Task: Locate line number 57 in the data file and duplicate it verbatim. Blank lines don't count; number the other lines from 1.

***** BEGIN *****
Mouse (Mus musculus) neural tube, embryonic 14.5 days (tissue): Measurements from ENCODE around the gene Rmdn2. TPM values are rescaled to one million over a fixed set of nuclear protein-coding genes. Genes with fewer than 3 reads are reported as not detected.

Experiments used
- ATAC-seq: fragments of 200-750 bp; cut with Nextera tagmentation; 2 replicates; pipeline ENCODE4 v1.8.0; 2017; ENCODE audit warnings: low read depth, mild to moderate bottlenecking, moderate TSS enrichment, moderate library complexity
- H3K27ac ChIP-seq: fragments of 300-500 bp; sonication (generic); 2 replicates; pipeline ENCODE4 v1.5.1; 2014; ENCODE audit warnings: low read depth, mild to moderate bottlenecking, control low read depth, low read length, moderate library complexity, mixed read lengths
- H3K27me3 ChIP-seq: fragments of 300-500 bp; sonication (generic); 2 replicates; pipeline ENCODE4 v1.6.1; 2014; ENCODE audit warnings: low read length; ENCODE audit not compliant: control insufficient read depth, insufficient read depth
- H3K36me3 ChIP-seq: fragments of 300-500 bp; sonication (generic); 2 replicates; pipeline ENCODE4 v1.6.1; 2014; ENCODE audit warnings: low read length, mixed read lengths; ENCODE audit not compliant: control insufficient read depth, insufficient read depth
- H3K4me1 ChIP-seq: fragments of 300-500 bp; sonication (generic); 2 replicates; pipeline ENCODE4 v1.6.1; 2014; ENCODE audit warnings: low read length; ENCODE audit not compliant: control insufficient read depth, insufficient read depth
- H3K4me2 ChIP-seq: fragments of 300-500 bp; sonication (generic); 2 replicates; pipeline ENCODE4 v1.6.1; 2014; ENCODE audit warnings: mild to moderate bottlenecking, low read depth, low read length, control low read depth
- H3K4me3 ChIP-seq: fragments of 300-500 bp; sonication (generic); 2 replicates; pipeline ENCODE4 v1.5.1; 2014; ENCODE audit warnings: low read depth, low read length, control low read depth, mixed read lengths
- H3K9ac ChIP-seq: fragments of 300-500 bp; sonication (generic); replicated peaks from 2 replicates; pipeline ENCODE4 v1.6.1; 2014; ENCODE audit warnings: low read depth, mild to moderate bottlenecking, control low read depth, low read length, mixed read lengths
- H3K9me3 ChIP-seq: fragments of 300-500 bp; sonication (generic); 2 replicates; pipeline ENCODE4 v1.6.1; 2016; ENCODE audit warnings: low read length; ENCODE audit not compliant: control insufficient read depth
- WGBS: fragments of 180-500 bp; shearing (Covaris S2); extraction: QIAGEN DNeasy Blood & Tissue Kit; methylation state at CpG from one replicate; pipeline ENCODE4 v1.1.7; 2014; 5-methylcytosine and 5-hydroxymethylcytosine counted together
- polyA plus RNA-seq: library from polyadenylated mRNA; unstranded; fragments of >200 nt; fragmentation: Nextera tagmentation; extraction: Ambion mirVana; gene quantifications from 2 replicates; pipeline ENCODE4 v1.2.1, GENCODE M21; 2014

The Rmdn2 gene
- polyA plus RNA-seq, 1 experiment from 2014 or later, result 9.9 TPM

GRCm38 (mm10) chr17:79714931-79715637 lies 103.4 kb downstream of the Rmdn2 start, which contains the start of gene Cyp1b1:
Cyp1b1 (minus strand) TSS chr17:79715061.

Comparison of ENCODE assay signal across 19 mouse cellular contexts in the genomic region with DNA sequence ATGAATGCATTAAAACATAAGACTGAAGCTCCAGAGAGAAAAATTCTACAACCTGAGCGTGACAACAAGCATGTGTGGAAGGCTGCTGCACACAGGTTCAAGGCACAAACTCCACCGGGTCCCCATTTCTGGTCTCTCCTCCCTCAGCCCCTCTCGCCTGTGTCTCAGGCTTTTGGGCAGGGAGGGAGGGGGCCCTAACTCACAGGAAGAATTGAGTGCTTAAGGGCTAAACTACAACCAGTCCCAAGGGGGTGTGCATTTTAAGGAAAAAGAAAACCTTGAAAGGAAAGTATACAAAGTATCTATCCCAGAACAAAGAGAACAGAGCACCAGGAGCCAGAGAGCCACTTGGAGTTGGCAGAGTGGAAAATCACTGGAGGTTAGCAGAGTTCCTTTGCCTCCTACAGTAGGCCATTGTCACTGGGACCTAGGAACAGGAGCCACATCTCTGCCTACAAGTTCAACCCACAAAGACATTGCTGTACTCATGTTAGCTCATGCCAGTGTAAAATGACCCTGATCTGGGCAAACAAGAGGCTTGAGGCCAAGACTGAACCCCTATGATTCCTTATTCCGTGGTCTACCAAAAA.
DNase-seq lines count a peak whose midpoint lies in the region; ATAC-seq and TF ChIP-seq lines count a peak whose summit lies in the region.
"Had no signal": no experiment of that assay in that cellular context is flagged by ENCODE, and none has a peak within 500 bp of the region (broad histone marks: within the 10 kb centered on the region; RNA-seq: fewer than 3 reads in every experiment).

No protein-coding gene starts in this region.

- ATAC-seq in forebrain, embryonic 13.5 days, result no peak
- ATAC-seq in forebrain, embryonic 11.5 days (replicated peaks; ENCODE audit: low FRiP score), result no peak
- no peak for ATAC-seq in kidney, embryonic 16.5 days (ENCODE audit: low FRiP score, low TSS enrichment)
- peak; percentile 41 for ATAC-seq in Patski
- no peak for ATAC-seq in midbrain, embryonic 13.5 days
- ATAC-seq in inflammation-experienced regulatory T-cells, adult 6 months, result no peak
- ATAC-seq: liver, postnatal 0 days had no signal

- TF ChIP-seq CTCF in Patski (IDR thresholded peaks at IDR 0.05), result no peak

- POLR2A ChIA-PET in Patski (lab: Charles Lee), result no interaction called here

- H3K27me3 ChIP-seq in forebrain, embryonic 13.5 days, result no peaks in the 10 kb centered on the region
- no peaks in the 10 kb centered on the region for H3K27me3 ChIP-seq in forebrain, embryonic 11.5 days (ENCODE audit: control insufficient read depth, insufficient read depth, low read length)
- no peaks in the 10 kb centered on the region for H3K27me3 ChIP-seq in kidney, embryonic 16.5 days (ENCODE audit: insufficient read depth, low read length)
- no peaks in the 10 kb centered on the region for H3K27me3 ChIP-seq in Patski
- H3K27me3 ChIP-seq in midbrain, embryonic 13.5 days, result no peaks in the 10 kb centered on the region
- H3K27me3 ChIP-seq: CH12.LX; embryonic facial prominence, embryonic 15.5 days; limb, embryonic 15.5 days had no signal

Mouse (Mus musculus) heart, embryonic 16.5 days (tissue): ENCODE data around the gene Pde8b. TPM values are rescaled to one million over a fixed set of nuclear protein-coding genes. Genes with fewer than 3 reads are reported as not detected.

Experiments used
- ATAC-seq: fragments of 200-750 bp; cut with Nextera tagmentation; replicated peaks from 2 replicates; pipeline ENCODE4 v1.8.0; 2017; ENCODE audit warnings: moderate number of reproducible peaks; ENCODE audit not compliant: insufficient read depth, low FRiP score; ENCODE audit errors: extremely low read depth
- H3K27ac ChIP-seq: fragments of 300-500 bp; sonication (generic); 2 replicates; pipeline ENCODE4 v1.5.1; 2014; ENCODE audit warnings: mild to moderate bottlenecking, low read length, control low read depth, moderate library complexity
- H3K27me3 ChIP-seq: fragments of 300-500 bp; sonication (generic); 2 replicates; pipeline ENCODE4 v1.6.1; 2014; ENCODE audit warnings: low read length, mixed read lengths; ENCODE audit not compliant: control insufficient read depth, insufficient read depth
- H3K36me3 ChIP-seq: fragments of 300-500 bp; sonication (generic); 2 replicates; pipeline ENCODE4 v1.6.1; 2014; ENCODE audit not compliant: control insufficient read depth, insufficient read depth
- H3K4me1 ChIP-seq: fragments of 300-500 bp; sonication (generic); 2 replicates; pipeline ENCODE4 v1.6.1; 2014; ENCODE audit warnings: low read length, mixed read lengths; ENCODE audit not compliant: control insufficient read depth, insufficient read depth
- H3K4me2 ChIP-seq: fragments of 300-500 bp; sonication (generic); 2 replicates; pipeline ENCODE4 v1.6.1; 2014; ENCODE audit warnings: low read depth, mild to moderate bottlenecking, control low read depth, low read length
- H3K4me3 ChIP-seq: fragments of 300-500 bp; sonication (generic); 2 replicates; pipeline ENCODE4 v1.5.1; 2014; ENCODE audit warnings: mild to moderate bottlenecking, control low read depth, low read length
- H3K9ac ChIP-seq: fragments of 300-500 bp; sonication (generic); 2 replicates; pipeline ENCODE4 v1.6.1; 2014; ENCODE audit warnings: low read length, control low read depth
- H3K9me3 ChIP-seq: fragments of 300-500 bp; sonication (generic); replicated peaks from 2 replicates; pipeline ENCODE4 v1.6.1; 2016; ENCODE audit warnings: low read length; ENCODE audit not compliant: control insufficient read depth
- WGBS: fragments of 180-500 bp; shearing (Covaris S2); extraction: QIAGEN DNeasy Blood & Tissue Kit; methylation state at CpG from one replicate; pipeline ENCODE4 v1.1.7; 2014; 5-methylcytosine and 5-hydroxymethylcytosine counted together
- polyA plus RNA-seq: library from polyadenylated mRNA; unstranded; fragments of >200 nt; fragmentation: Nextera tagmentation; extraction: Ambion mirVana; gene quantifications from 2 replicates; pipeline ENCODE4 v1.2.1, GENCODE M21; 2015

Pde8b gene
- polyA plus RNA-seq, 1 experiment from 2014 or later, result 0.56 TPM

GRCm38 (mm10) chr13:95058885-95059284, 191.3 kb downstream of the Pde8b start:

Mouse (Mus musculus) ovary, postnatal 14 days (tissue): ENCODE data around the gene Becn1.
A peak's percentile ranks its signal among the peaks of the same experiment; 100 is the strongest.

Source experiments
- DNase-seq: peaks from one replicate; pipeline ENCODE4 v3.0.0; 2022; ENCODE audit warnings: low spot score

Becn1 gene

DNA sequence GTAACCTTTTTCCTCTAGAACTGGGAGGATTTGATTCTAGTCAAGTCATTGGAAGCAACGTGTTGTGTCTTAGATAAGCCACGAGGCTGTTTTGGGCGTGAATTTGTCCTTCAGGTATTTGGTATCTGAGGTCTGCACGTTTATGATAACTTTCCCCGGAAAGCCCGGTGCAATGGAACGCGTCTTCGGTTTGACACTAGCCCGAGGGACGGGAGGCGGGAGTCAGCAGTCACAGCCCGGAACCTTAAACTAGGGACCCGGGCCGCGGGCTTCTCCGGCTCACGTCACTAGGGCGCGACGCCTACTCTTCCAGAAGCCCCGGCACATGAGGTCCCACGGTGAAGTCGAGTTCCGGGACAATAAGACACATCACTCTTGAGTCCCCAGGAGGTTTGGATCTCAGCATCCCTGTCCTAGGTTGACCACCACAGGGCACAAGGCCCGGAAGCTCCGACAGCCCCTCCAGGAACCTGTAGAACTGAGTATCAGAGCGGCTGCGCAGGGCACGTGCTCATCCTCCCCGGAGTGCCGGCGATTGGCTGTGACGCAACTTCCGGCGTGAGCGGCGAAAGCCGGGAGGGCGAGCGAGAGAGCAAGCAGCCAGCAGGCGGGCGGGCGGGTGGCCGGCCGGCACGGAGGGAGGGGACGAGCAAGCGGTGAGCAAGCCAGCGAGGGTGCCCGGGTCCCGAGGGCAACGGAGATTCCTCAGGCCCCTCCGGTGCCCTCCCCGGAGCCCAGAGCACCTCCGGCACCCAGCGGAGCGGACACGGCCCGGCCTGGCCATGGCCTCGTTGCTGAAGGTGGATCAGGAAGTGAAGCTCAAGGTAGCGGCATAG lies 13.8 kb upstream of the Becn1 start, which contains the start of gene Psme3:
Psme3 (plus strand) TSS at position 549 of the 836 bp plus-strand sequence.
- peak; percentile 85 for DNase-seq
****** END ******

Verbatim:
Becn1 gene